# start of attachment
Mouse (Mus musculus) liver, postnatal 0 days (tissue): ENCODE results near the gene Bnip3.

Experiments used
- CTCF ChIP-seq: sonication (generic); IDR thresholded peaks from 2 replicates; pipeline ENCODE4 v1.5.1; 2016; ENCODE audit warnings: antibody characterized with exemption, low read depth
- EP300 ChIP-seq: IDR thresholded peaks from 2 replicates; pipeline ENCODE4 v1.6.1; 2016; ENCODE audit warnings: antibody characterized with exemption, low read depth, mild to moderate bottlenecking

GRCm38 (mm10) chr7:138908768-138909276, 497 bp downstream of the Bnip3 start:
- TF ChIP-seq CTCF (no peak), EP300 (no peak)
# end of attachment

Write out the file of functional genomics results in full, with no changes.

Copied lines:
Mouse (Mus musculus) liver, postnatal 0 days (tissue): ENCODE results near the gene Bnip3.

Experiments used
- CTCF ChIP-seq: sonication (generic); IDR thresholded peaks from 2 replicates; pipeline ENCODE4 v1.5.1; 2016; ENCODE audit warnings: antibody characterized with exemption, low read depth
- EP300 ChIP-seq: IDR thresholded peaks from 2 replicates; pipeline ENCODE4 v1.6.1; 2016; ENCODE audit warnings: antibody characterized with exemption, low read depth, mild to moderate bottlenecking

GRCm38 (mm10) chr7:138908768-138909276, 497 bp downstream of the Bnip3 start:
- TF ChIP-seq CTCF (no peak), EP300 (no peak)